Staff Publications

Staff Publications

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    'Staff publications' is the digital repository of Wageningen University & Research

    'Staff publications' contains references to publications authored by Wageningen University staff from 1976 onward.

    Publications authored by the staff of the Research Institutes are available from 1995 onwards.

    Full text documents are added when available. The database is updated daily and currently holds about 240,000 items, of which 72,000 in open access.

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Record number 425804
Title Scientific arguments for net carbon increase in soil organic matter in Dutch forests
Author(s) Mol, J.P.; Wyngaert, I.J.J. van den; Vries, W. de
Source Wageningen : Alterra (Alterra-report 2324) - 32
Department(s) SS - Soil Chemistry and Nature
CE - Forest Ecosystems
Wageningen Environmental Research
Publication type Research report
Publication year 2012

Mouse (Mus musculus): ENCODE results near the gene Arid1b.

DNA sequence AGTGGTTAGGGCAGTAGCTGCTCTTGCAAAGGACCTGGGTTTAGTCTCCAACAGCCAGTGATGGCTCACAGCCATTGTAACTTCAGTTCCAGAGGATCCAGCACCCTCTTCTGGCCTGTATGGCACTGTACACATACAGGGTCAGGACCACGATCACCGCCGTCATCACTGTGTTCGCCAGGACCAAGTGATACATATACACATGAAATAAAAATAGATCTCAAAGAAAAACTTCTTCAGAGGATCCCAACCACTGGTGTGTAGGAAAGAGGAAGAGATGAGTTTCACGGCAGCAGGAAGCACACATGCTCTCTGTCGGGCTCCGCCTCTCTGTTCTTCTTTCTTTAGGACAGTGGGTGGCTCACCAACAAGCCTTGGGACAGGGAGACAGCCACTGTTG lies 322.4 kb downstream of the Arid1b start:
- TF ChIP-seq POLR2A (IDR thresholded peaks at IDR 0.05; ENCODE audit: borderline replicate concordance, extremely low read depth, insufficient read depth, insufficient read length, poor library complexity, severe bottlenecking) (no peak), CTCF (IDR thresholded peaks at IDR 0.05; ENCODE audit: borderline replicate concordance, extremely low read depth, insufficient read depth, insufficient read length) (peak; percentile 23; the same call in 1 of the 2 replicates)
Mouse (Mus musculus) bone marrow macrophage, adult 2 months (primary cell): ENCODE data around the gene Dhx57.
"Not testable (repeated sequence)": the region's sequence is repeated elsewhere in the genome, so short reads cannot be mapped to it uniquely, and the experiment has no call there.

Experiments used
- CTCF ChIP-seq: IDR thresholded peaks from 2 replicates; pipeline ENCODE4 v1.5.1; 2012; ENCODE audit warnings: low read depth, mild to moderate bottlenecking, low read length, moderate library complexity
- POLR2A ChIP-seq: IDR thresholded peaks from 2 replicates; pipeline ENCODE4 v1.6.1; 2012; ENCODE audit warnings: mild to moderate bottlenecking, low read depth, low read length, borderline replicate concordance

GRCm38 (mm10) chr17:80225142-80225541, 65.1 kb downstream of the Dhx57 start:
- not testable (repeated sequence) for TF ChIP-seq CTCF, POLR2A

Keyword(s) organisch bodemmateriaal - bosgronden - bossen - koolstofvastlegging - nederland - soil organic matter - forest soils - forests - carbon sequestration - netherlands
Categories Forest Ecology / Soil Chemistry
Abstract If reporting of emissions associated with Forest Management becomes obligatory in the next commitment period, the Netherlands will try to apply the 'not-a-source' principle to carbon emissions from litter and soil in land under Forest Management. To give a scientific basis for the principle of carbon stock change being 'not-a-source', a review is first made of the methods and arguments of other countries and the acceptance or disapproval by UNFCCC experts. Second, we investigated whether available Dutch datasets and literature information confirm the claim that Dutch forest soils are not a carbon source. This review indeed showed convincing arguments for soil being a carbon sink in the Netherlands under forest management, based on a combination of (i) measurements in Loobos, (ii) literature on soil carbon increases based on repeated measurement in comparable areas, (iii) N retention assessments, assuming that the soil C/N ratio stays constant, (iv) European scale modelling approaches on soil carbon changes including the Netherlands and (v) argumentation from expected changes in climate and N deposition in the Netherlands, combined with the results from meta-analysis and modelling.
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